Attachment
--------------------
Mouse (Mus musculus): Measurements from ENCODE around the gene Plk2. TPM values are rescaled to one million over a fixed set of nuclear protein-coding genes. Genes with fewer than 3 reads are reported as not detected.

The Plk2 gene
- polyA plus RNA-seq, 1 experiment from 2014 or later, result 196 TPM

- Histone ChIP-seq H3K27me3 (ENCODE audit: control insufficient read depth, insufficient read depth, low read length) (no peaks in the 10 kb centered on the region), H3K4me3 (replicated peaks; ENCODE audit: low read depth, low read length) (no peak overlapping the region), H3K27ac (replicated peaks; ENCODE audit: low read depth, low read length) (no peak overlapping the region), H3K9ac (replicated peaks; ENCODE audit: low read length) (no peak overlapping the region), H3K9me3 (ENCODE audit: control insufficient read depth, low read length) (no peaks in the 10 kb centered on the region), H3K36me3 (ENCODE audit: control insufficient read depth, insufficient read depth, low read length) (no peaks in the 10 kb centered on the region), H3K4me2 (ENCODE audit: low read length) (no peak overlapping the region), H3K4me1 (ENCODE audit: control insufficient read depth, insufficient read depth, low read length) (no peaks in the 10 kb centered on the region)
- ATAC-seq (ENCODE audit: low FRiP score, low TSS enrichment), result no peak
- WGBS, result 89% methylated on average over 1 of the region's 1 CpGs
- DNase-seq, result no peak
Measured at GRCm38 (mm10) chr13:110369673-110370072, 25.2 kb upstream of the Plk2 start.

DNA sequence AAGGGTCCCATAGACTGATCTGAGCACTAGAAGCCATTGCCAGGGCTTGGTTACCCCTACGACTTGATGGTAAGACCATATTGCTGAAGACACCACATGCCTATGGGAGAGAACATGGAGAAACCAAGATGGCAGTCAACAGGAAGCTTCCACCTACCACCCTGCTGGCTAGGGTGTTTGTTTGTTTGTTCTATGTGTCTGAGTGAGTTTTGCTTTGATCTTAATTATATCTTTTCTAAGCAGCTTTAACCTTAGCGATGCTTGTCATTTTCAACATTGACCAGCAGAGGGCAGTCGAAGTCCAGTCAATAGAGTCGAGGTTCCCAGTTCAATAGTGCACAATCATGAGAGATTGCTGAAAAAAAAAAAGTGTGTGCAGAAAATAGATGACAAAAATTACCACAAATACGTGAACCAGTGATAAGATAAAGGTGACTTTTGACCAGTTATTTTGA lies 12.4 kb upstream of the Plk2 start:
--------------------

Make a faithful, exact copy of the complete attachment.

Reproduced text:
Mouse (Mus musculus): Measurements from ENCODE around the gene Plk2. TPM values are rescaled to one million over a fixed set of nuclear protein-coding genes. Genes with fewer than 3 reads are reported as not detected.

The Plk2 gene
- polyA plus RNA-seq, 1 experiment from 2014 or later, result 196 TPM

- Histone ChIP-seq H3K27me3 (ENCODE audit: control insufficient read depth, insufficient read depth, low read length) (no peaks in the 10 kb centered on the region), H3K4me3 (replicated peaks; ENCODE audit: low read depth, low read length) (no peak overlapping the region), H3K27ac (replicated peaks; ENCODE audit: low read depth, low read length) (no peak overlapping the region), H3K9ac (replicated peaks; ENCODE audit: low read length) (no peak overlapping the region), H3K9me3 (ENCODE audit: control insufficient read depth, low read length) (no peaks in the 10 kb centered on the region), H3K36me3 (ENCODE audit: control insufficient read depth, insufficient read depth, low read length) (no peaks in the 10 kb centered on the region), H3K4me2 (ENCODE audit: low read length) (no peak overlapping the region), H3K4me1 (ENCODE audit: control insufficient read depth, insufficient read depth, low read length) (no peaks in the 10 kb centered on the region)
- ATAC-seq (ENCODE audit: low FRiP score, low TSS enrichment), result no peak
- WGBS, result 89% methylated on average over 1 of the region's 1 CpGs
- DNase-seq, result no peak
Measured at GRCm38 (mm10) chr13:110369673-110370072, 25.2 kb upstream of the Plk2 start.

DNA sequence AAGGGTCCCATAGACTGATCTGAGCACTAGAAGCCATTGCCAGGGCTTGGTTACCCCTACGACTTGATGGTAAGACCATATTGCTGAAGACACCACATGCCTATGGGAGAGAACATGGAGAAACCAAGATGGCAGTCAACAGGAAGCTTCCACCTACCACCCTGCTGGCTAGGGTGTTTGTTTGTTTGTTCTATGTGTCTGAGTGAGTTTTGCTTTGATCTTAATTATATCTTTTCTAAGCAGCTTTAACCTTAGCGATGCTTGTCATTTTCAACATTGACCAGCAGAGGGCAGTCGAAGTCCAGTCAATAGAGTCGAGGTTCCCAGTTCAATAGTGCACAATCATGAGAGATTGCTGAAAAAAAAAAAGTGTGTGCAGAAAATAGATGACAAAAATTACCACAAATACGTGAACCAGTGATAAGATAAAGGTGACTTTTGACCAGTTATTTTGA lies 12.4 kb upstream of the Plk2 start: